The Perils of being a Nintendo Fan in the Caribbean: Part II

On Christmas morning, 2008, I woke up at my father’s house to find that he had bought us a Nintendo Wii. I was beside myself. My sister showed some interest in games, as she had also gotten a DS (to not feel left out) but she was nowhere near as enthusiastic as I was about my very first home console. We played Wii Sports for ages. We eventually got a couple more titles, like Animal Crossing: City Folk, but being back and forth between my parents’ houses meant I wasn’t able to get into it much.

Well, I’m glad I never took Wii bowling this seriously.

My parents divorced in 2009 and my father travelled less, eventually moving back to Germany. This was the start of my return to delayed experiences. I was fortunate enough to have the Wii, though, as it meant that I was able to accumulate Club Nintendo points from my old DS games and redeem them to get free games on the Wii. I spent hours with demos and games like Fluidity and Bonsai Barber and tided myself over with Animal Crossing when things got slow.

Club Nintendo points eventually dwindled, however, and the 3DS was on the horizon. By this time, I was closely following gaming news and websites like IGN, so I knew to start saving the lunch money I got to buy one for myself. Things were harder for us financially in a now single-parent home, and I couldn’t bear to ask my parents to get me something as frivolous as a video game console. I got $10 XCD in lunch money every day ($3.70 USD) and somehow managed to save half of it every day for months until I was able to buy one second-hand in 2012.

The reality of how difficult it was to be a video game fan in the Caribbean hit me once I started buying them for myself with my lunch money and any holiday money I received. Where I live, the import tax on video games is 43% of the cost price. For a $40 USD handheld game or a $60 USD console game, this becomes $57.20 USD and $85.80 USD respectively, before shipping and taxes. Stores then must make a profit, which resulted in 3DS games being sold at electronics stores for $200 XCD, or $74 USD, an 85% mark-up. For those living here, buying locally was often something you couldn’t justify. A lot of us, me included, relied on waiting for relatives to come home from abroad and asking them to stow games away in their luggage. This was how I later got my New Nintendo 3DS and my Nintendo Switch, as importing them yourself or buying them locally meant giving up an arm or a leg (or both!).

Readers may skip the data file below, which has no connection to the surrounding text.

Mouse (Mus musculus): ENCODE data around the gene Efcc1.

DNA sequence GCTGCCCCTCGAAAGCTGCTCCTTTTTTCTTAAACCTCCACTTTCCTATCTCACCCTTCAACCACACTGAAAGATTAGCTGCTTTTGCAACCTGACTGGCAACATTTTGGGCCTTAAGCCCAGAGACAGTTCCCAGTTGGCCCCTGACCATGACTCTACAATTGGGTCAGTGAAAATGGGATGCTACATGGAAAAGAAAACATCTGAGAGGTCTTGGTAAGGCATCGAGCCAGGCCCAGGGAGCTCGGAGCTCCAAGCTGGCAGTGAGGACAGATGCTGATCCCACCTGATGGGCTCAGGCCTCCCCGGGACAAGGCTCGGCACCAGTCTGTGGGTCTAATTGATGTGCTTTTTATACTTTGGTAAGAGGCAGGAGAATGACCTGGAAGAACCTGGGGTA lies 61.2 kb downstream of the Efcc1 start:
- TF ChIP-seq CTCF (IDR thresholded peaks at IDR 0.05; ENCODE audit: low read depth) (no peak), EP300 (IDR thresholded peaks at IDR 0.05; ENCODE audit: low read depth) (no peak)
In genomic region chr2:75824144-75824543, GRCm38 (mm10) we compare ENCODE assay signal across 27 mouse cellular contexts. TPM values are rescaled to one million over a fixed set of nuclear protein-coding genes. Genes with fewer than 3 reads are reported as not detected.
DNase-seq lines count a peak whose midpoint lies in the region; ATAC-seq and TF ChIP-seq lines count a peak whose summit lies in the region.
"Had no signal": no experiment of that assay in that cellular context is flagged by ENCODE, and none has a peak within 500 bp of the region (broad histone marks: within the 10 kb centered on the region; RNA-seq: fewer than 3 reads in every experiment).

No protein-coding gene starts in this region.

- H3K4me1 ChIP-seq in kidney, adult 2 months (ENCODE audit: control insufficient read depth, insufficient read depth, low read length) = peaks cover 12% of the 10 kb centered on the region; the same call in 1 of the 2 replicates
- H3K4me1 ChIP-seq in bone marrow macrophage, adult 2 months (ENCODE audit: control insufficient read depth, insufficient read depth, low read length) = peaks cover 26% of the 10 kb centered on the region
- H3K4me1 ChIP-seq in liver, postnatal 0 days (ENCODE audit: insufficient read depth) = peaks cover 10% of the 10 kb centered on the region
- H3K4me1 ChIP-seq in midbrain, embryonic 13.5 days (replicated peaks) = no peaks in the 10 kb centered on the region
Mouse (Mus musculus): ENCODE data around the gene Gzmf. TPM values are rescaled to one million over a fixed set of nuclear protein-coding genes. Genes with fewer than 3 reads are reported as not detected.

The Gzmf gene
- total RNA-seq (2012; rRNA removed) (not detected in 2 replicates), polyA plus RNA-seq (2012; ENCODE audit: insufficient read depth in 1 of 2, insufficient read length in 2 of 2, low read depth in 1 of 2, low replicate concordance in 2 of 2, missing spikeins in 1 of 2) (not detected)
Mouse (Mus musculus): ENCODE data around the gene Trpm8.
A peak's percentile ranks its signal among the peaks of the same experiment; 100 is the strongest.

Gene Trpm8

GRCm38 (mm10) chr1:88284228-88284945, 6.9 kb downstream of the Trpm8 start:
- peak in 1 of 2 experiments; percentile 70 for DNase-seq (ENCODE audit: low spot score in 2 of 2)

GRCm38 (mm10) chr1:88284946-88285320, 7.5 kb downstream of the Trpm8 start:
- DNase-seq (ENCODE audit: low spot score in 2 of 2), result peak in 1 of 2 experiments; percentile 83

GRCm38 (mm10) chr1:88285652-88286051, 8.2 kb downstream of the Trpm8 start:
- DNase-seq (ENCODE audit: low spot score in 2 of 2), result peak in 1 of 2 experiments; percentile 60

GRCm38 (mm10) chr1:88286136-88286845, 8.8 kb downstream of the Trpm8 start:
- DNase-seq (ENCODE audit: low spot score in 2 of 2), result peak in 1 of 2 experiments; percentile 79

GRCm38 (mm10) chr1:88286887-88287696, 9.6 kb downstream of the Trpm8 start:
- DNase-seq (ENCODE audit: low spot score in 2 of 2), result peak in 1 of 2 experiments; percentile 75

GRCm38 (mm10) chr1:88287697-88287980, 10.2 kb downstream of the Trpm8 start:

Depiction of me thinking about how much my wallet hurts.
(Credit: K.C. Green in Gunshow, 2013)

For those who did not have credit/debit cards to buy and ship things online to relatives, it can be even more difficult, as they would have to rely on their relative to buy the products they wanted, which may not be affordable for many.

One thing about the 3DS made it a great option for me: the eShop. I was able to enjoy my favourite franchises like Animal Crossing and Pokémon by giving the cash I’d saved to someone with a credit card, who then bought the games for me. Of course, there was no eShop support for my country, so at the time I had to change my region to Canada, as it accepted international credit cards and the 3DS is region locked. Digital games have been a godsend for me, although it does sting to not be able to hold the physical game cases anymore. Dedicated fans like myself somehow manage, and we do what we can to continue engaging in our beloved hobbies. My friends in developed countries with Nintendo support may find the hoops we have to jump through daunting, but I think it showcases how passionate we really are. Of course, this is not a universal Caribbean experience, nor is it a universal Vincentian experience. This is my experience, and I hope you found it interesting.

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